2 ½ stars
I KNEW MY FRIEND HAD an older brother but there was not a trace of his existence in the house. The parents never talked about their older son; there was not a photograph to be found anywhere and what I assumed was his bedroom was instead an office. My friend did not talk much about his brother; his memories of growing up were mostly of them fighting. For some reason they never got along; but then again, the brother also fought with the parents according to my friend. I never questioned what happened to the brother because it did seem like a sore spot for all of them. The only information I was given was when the brother turned legal age he packed up a bag and moved out of the house. He never gave a forwarding address or phone number; he did not want to have any contact with his parents or younger brother. I felt sad for the family. It did not seem as if the parents were these terrible, violent individuals who beat their kids. On the contrary, I found them to be always warm and loving. It was just weird to have 2 children raised in the same house who had completely opposite reactions to the family dynamics. THERE IS A SCIENTIFIC, CULTURAL AND philosophical debate on what has a stronger influence on human behavior, nurture or nature. Nature would involve genetics and other biological factors, what we are born with; while nurture involves the environment around us, either prenatal or during a lifetime. As long as I can remember I have had a curiosity about the similarities and differences between siblings. My friends who had siblings were a constant source of discovery for me as I became aware of each of their traits. There was one friend who was social and outgoing; his younger brother was a practical jokester who was always getting into trouble. Then there was a family who lived down the street from me who had 4 children. Each child was a replica of the other; they were all smart in school, wore similar dress and shared the same mannerisms. I used to think the parents must have raised them in a controlled environment so that each one would be the same. It never occurred to me that they might have been all wired with similar traits. From seeing this film festival winning documentary, my curiosity has been fired up further because of the brothers’ unbelievable story of what happened to them. BECOMING A FRESHMAN IN COLLEGE was the catalyst for strangers Eddy Galland, David Kellman and Robert Shafran to have the story of their lives re-written in ways they never imagined. Directed by Tim Wardle (One Killer Punch-TV movie, Lifers: Channel 4 Cutting Edge), this movie could have easily been classified as a mystery thriller. The story was so unimaginable I sat in my seat in a state of shock. The fact that things took place happenstance made these three men’s story more incredible. At first, I was slightly put off by the re-enactments, but it quickly waned as the story began to twist and turn into the 2ndstory that was lying beneath. The interviews interspersed into the story accentuated the storytelling factor; I found myself becoming a detective as the boys’ history was being revealed in chunks. There was this whole ethical factor that came up for me that lingered beyond the end of the picture. I have to say this was a stunner of a movie that adds fuel to the debate on whether nurture or nature has a stronger influence on human behavior. It just was troubling for me to be a witness to the events that took place in the lives of these three men.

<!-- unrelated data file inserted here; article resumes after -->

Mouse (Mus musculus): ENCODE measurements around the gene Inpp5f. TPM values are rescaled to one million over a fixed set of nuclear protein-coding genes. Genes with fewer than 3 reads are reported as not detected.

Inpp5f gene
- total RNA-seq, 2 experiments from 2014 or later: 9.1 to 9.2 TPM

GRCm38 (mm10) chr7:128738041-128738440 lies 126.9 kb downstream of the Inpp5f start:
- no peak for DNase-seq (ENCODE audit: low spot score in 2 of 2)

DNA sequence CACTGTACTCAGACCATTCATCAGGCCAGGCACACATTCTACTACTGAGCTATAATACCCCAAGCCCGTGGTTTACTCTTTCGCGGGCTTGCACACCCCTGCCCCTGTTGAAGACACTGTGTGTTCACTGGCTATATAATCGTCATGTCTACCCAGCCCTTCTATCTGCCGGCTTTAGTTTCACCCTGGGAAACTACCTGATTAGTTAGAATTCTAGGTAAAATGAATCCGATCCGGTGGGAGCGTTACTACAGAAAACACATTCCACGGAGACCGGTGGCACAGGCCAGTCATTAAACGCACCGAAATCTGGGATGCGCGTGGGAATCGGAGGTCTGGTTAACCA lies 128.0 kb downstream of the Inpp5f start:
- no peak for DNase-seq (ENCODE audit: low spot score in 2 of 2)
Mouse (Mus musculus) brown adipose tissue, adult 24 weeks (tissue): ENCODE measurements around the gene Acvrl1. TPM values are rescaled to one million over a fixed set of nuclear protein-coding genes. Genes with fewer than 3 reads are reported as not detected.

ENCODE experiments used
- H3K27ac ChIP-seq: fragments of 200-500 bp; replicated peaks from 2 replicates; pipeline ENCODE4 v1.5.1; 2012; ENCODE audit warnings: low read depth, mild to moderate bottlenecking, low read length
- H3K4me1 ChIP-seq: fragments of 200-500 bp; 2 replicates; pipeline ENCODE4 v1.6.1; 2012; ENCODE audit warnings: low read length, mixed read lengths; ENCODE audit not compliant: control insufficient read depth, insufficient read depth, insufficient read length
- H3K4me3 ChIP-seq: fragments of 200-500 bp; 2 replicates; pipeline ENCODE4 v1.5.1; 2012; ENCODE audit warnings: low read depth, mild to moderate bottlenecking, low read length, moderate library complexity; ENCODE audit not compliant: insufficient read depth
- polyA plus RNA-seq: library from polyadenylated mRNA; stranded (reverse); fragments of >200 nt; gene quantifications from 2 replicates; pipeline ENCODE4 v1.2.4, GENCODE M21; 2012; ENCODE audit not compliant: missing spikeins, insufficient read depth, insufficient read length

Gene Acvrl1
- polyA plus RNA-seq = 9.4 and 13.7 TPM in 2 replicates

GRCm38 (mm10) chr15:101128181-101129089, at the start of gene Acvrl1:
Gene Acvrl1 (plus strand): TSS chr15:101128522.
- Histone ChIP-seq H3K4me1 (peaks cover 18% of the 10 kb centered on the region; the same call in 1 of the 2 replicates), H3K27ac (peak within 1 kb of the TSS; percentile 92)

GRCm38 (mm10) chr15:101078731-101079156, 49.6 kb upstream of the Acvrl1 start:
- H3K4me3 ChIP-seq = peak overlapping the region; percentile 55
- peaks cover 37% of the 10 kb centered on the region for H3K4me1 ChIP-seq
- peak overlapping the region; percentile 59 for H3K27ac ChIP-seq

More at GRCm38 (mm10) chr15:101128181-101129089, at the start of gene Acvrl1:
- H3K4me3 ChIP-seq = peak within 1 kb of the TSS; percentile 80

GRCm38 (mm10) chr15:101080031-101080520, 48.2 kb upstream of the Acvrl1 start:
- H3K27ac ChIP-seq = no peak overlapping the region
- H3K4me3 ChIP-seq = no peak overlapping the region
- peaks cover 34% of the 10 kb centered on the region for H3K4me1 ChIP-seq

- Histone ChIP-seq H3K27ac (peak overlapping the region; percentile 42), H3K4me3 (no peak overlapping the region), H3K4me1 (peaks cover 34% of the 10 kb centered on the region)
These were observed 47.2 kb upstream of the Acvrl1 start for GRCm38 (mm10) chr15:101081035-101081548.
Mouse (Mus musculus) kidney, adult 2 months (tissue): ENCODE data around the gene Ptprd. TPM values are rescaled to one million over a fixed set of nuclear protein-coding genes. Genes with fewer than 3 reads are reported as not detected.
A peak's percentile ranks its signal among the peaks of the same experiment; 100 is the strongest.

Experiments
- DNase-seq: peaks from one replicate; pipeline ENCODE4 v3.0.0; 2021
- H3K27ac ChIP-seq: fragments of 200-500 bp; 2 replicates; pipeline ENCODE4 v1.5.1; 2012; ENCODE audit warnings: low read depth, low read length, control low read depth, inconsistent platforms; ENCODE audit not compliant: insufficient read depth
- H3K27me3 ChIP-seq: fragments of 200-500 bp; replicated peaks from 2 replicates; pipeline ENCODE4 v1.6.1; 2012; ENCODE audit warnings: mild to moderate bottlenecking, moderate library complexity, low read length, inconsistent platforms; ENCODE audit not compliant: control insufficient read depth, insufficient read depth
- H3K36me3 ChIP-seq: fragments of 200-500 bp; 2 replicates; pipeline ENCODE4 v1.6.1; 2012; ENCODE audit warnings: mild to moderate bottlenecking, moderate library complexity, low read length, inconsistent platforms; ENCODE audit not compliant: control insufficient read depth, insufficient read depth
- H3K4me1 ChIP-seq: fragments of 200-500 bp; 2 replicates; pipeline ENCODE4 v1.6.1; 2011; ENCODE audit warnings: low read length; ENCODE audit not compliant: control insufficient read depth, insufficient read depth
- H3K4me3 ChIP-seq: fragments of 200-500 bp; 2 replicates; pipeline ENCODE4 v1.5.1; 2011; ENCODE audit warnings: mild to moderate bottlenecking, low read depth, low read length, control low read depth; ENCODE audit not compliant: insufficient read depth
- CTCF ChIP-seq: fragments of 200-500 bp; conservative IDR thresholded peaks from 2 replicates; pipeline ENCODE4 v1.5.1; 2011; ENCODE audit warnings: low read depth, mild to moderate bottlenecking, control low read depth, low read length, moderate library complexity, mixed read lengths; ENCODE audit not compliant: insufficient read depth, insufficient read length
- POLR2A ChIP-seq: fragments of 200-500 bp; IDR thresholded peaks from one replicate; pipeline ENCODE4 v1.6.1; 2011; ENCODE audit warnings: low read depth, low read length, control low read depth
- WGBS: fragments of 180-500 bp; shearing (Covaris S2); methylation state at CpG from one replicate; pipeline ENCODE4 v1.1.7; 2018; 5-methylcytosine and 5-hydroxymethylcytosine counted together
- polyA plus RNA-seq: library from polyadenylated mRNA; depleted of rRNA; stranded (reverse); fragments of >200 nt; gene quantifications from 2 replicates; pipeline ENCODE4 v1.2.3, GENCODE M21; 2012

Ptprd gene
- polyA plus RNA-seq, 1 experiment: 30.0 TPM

3 ½ stars